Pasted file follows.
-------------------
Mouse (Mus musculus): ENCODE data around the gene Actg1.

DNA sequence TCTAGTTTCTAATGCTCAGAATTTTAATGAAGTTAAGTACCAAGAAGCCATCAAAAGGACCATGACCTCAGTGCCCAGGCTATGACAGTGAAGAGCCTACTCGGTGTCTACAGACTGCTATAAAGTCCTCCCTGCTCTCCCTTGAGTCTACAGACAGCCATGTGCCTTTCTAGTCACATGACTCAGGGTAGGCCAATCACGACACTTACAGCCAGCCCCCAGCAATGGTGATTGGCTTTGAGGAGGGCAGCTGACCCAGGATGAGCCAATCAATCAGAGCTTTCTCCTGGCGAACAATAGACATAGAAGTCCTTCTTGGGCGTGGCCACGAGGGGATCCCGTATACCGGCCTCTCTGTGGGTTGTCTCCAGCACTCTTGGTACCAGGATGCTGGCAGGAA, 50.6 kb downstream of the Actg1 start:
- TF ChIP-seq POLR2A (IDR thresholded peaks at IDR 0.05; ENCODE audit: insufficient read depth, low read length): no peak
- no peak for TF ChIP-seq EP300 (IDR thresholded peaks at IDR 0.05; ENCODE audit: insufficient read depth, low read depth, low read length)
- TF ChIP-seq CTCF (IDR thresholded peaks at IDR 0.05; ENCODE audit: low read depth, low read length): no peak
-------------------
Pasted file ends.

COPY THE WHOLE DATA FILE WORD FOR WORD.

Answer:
Mouse (Mus musculus): ENCODE data around the gene Actg1.

DNA sequence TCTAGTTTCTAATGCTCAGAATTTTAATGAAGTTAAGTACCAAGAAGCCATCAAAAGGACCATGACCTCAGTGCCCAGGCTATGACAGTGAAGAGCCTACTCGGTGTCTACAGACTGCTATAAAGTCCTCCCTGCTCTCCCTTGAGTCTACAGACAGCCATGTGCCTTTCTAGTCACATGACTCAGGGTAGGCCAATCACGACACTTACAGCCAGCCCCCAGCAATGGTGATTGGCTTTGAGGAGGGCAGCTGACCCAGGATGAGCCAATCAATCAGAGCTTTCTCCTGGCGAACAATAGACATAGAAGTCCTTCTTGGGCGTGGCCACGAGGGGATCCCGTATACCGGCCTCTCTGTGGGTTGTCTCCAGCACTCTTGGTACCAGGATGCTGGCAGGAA, 50.6 kb downstream of the Actg1 start:
- TF ChIP-seq POLR2A (IDR thresholded peaks at IDR 0.05; ENCODE audit: insufficient read depth, low read length): no peak
- no peak for TF ChIP-seq EP300 (IDR thresholded peaks at IDR 0.05; ENCODE audit: insufficient read depth, low read depth, low read length)
- TF ChIP-seq CTCF (IDR thresholded peaks at IDR 0.05; ENCODE audit: low read depth, low read length): no peak